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SORROWFUL TALE OF A HIRED GIRL.—John Quill. Mary Ann was a hired girl.

She was called "hired," chiefly because she always objected to having her wages lowered.

Mary Ann was of foreign extraction, and she said she was descended from a line of kings. But nobody ever saw her descend, although they admitted that there must have been a great descent from a king to Mary Ann.

And Mary Ann never had any father and mother. As far as it could be ascertained, she was spontaneously boru in an intelligence office.

It was called an intelligence office because there was no intelligence about it, excepting an intelligent way they had of chiseling you out of two-dollar bills.

The early youth of Mary Ann was passed in advertising for a place, and in sitting on a hard bench, dressed in a bonnet and speckled shawl and three-ply carpeting, sucking the end of her parasol.

Her nose began well, and had evidently been conceived in an artistic spirit, but there seemed not to have been stuff enough, as it was left half-finished, and knocked upwards at the end.

She said she would never live anywhere where they didn't have Brussels carpet in the kitchen, and a family that would take her to the sea-shore in summer. And as she knew absolutely nothing, she said she must have five dollars a week as a slight compensation for having to take the trouble to learn.

Mary Ann was eccentric, and she would often boil her stockings in the tea-kettle, and wipe the dishes with her calico frock.

Her brother was a bricklayer, and he used to send her letters sealed up with a dab of mortar, and it was thus, perhaps, she conceived the idea that hair was a good thing to mix in to hold things together, and so she always introduced some of her own into the biscuit.

But Mary Ann was fond—yes, passionately fond—of work. So much did she love it that she dilly-dallied with it, and seemed to hate to get it done. She was often very much absorbed in her work. In fact, she was an absorbing per

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TWILL NOT BE LONG.

Twill not be long—this wearying commotion

That marks its passage in the human breast
And, like the billows on the heaving ocean,

That ever rock the cradle of unrest,
Will soon subside; the happy time is Hearing,

When bliss, not pain, shall have its rich increase; E'en unto Thee the dove may now be steering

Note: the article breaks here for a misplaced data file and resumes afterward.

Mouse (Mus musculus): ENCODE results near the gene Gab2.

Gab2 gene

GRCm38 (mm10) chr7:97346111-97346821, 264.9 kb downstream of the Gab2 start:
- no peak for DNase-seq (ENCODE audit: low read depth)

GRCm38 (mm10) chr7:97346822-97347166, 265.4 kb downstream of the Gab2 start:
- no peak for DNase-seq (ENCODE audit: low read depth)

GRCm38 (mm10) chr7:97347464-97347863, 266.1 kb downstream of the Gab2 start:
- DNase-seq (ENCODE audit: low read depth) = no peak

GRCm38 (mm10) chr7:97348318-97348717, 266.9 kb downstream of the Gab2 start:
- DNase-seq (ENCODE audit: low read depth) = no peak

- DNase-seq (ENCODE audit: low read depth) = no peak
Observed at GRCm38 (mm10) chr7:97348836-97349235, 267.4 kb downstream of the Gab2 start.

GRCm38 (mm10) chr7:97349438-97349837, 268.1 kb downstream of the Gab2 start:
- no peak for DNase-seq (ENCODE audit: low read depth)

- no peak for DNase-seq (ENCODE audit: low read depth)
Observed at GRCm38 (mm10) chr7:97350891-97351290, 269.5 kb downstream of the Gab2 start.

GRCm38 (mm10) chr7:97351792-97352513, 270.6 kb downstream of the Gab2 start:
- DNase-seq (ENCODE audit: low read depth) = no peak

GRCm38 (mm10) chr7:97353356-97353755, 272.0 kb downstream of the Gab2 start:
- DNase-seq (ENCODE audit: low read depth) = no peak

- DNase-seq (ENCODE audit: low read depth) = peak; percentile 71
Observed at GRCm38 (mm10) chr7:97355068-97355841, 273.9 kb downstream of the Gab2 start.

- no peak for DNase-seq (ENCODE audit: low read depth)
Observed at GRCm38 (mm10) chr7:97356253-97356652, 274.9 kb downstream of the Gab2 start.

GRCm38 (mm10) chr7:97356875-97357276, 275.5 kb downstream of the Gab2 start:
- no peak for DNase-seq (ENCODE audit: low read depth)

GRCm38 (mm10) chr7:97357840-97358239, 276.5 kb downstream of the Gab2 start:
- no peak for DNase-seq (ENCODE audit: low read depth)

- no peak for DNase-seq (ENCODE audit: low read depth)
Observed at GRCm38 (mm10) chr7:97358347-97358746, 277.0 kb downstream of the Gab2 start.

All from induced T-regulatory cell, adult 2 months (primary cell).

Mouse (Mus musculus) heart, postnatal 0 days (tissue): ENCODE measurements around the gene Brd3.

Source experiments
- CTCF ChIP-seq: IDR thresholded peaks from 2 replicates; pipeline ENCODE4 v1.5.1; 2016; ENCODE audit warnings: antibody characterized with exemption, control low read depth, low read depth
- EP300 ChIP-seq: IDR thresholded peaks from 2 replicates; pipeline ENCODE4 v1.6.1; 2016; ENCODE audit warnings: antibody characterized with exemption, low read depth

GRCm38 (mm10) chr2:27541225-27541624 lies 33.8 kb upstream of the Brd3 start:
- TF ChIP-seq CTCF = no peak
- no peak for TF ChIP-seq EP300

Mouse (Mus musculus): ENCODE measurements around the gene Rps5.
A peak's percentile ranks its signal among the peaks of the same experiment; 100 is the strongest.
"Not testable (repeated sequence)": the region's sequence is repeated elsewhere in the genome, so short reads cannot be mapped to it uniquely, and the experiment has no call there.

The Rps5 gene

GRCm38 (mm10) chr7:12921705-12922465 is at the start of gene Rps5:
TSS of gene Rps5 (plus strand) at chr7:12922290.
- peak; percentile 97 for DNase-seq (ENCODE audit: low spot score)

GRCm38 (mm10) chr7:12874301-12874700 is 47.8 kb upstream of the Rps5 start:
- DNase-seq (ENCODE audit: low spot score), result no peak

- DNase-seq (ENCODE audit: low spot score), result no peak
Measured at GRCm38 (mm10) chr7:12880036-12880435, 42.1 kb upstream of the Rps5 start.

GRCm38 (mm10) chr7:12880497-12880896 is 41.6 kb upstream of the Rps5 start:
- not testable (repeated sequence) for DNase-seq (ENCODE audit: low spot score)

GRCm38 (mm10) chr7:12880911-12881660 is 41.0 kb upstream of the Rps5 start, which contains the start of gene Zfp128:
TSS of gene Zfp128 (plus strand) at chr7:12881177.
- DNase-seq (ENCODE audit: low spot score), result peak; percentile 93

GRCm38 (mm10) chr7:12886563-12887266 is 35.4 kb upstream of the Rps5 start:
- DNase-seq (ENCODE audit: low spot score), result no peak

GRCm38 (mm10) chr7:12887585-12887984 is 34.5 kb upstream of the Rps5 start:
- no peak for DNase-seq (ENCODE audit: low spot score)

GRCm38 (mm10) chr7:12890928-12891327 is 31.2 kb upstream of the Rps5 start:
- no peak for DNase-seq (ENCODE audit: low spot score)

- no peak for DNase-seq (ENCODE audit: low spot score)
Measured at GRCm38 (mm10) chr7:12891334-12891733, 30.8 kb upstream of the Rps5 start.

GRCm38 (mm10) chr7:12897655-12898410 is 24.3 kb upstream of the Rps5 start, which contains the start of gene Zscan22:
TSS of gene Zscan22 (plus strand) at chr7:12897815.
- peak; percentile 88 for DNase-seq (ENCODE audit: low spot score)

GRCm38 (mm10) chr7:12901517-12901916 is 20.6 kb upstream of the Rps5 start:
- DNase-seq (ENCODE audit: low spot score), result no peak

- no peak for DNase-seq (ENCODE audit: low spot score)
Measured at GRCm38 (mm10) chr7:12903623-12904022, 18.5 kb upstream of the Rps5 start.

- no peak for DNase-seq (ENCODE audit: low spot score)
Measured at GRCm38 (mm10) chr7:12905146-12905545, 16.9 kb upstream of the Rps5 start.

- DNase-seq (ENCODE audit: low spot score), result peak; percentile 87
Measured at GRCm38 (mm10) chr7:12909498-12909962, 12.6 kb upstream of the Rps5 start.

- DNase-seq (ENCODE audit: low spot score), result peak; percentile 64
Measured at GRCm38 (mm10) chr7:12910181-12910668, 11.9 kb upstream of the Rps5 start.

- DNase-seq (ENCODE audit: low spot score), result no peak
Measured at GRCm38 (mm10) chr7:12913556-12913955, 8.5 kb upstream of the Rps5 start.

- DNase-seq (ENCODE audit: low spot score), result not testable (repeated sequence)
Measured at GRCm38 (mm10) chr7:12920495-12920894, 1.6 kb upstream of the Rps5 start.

With gracious message. W ait, and hold thy peace Twill not be long!

The lamps go out; the stars give np their shining;

The world is lost in darkness for awhile; And foolish hearts give way to sad repining,

And feel as though they ne'er again could smile. Why murmur thus, the needful lesson scorning?

Oh, read thy Teacher and His word .aright I
The world would have no greeting for the morning,

If'twere not for the darkness of the night;
Twill not be long!

Twill not be long; the strife will soon be ended;

The doubts, the fears, the agony, the pain, Will seem but as the clouds that low descended

To yield their pleasure to the parched plain.
The times of weakness and of sore temptations,

Of bitter grief and agonizing cry;
These earthly cares and ceaseless tribulations

Will bring a blissful harvest by-and-by—
Twill not be long!

Twill not be long; the eye of faith, discerning

The wondrous glory that shall be revealed, Instructs the soul, that every day is learning

The better wisdom which the world concealed. And soon, aye, soon, there'll be an end of teaching.

When mortal vision finds immortal sight,
And her true place the soul in gladness reaching,

Beholds the glory of the Infinite,—
Twill not be long!

"Twill not be long!" the heart goes on repeating;

It is the burden of the mourner's song; The work of grace in us he is completing,

Who thus assures us—" It will not be long." His rod and staff our fainting steps sustaining,

Our hope and comfort every day will be;
And we may bear our cross as uncomplaining

As He who leads us unto Calvary;
Twill not be loii«I

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